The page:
Parcel companies record third 'miserable' year of service in a row with Evri and Yodel given lowest ratings according to survey

Thursday 16 November 2023

Parcel firms have delivered a “miserable” service to consumers for the third year running, according to an annual survey by Citizens Advice.

Evri and Yodel ranked at the bottom of the charity’s league table, both managing an overall score of just two stars out of a possible five.

However, none of the major parcel firms managed to secure even a three star rating, with Royal Mail and Amazon achieving joint best position with a meagre 2.75 stars.

Meanwhile, 13.3 million people – or 34% of consumers – experienced a delivery problem, such as parcels left in insecure locations or arriving late, in just the last month a survey for the charity suggests.

Citizens Advice said there had been no improvements on delivery problem scores since last year, with the rate of parcel problems remaining “far too high across the board”.

The worst offenders were Yodel, with 40% of customers reporting a problem, DPD (37%), and Evri (34%).

Evri chief customer officer Chris Ashworth said his company were "disappointed" with the outcome of the league table, while Yodel said the report was "not reflective of our own parcel data."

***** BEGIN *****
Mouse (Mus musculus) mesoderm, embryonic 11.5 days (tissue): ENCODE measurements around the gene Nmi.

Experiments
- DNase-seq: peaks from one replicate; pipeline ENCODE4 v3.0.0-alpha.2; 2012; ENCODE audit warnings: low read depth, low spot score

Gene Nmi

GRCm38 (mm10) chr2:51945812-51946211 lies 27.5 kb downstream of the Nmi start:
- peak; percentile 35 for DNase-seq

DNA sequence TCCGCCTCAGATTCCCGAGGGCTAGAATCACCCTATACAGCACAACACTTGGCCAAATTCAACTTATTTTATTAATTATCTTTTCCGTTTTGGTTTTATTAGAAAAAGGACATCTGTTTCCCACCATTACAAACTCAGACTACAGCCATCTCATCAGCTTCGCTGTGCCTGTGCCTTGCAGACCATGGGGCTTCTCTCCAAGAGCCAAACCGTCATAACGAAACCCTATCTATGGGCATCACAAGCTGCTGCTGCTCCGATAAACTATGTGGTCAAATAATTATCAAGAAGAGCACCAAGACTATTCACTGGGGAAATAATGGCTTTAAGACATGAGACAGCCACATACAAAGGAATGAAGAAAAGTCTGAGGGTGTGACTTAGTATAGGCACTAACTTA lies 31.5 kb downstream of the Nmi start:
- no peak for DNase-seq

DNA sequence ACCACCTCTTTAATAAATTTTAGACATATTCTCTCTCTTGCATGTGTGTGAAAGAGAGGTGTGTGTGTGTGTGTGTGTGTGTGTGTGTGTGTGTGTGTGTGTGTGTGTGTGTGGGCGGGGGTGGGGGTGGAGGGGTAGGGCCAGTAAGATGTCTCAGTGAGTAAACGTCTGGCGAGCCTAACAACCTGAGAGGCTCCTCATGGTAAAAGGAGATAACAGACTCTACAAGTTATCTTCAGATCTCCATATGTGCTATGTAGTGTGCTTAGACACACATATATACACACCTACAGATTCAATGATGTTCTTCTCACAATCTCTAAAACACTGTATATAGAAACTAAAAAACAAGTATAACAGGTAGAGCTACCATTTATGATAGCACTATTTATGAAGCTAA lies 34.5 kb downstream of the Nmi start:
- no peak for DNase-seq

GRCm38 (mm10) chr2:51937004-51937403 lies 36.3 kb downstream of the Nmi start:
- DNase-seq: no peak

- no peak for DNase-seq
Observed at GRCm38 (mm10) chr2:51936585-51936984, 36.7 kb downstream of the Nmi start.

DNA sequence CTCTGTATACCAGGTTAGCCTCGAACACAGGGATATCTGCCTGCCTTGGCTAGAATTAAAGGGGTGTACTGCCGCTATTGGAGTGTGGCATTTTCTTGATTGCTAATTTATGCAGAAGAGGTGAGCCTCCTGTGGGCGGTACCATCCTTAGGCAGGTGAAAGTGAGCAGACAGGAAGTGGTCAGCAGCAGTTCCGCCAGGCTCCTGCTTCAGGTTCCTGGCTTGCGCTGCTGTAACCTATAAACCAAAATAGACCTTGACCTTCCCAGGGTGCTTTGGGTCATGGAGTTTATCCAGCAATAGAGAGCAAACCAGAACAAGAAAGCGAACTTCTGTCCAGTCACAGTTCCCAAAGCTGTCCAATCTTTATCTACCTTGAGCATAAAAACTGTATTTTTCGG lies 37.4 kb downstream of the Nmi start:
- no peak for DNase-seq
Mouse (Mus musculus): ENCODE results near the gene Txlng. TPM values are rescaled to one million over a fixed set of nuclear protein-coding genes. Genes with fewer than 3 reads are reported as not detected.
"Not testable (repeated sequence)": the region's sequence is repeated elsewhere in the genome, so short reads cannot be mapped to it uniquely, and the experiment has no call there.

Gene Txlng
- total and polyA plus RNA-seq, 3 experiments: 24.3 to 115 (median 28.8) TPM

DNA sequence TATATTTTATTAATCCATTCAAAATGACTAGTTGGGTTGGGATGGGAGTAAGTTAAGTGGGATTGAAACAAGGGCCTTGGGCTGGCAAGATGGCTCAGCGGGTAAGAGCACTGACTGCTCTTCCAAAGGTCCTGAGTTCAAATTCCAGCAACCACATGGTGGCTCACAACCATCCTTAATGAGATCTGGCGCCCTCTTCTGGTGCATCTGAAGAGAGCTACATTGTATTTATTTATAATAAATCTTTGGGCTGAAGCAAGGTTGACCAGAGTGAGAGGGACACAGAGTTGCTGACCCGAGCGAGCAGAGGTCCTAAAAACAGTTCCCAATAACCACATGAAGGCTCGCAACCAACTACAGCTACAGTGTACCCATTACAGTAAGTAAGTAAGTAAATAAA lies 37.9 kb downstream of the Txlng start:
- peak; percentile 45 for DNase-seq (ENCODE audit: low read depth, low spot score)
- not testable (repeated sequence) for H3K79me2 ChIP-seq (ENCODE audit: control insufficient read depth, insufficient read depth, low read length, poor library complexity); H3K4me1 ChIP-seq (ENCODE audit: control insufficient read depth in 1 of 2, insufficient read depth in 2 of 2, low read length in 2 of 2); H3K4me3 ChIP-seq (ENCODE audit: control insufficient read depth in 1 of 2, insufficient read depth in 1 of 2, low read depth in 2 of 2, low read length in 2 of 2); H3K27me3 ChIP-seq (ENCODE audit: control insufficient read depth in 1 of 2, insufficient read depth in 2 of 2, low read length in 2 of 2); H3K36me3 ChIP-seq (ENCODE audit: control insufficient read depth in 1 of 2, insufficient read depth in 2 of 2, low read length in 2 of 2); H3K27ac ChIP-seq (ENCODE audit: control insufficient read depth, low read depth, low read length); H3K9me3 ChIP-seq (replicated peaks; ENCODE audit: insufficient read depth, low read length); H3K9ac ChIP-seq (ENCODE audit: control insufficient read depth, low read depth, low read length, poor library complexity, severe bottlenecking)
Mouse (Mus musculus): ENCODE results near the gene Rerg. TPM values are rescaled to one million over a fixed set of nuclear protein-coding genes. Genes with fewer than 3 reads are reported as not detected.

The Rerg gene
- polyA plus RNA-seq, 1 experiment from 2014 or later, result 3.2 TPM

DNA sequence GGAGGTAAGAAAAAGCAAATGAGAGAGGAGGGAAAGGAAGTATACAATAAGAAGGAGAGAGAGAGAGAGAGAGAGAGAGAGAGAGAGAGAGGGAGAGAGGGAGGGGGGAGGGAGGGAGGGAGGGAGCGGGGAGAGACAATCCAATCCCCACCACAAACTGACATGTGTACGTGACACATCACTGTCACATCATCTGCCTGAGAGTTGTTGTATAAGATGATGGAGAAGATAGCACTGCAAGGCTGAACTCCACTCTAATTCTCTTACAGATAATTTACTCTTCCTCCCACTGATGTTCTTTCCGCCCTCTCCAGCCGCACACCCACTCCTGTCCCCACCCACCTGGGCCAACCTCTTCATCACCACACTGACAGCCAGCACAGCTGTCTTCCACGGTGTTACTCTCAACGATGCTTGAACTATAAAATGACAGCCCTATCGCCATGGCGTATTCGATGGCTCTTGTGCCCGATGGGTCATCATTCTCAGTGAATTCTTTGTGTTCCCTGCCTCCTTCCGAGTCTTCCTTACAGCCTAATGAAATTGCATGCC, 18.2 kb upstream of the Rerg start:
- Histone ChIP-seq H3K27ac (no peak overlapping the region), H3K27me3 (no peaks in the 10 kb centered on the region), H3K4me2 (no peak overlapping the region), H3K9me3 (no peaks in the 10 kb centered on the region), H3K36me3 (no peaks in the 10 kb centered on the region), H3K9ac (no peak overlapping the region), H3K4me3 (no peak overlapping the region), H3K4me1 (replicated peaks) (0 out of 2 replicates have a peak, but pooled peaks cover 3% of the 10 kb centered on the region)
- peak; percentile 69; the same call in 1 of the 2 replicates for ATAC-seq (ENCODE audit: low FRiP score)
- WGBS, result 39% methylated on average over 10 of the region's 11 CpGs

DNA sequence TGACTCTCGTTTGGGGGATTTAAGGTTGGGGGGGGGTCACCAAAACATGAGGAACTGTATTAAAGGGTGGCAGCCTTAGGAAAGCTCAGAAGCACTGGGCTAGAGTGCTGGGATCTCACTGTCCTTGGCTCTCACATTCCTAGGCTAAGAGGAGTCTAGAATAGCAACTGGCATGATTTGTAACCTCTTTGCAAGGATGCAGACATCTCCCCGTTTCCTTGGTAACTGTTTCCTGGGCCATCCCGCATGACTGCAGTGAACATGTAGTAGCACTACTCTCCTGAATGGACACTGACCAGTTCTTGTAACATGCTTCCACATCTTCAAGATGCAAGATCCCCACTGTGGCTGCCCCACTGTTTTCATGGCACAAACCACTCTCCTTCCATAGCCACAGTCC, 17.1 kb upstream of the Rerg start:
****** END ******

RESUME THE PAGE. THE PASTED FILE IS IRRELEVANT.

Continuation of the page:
The Citizens Advice parcels league table looks at the top five delivery companies by parcel volume and measures their performance against criteria including customer service, delivery problems and accessibility needs, such as people needing longer to answer the door.

Of those consumers that experienced a problem with their delivery, nearly half then had a further issue when trying to resolve the problem, such as not being able to find the right company contact details or not receiving a response.

In the end, more than half of those that had further issues found it difficult to resolve their problem. This figure rose to 60% of people with a disability.

Almost all parcel firms scored two stars or below when it came to meeting the needs of disabled customers or individuals who require adjustments to how they receive parcels.

An estimated 7.2 million people had an accessibility need they would like to share with their parcel delivery company, but 45% of these people were unable to do so, the survey found.

Staff work in the packet and parcel section of the Royal Mail's Swan Valley mail centre (Photo by Matthew Lloyd/Getty Images)

Citizens Advice urged regulator Ofcom to review its new complaints and accessibility guidance by April next year, and consider enforcement action on firms if there had been no significant improvements by this date.

Citizens Advice chief executive Dame Clare Moriarty said: “For the third year running our league table reveals online shoppers are being let down by a substandard delivery service. This is an issue we feel has been neglected for far too long.

“With a seasonal surge of deliveries on the horizon, parcel companies must take action to protect shoppers and get to the root cause of these persistent failings.”

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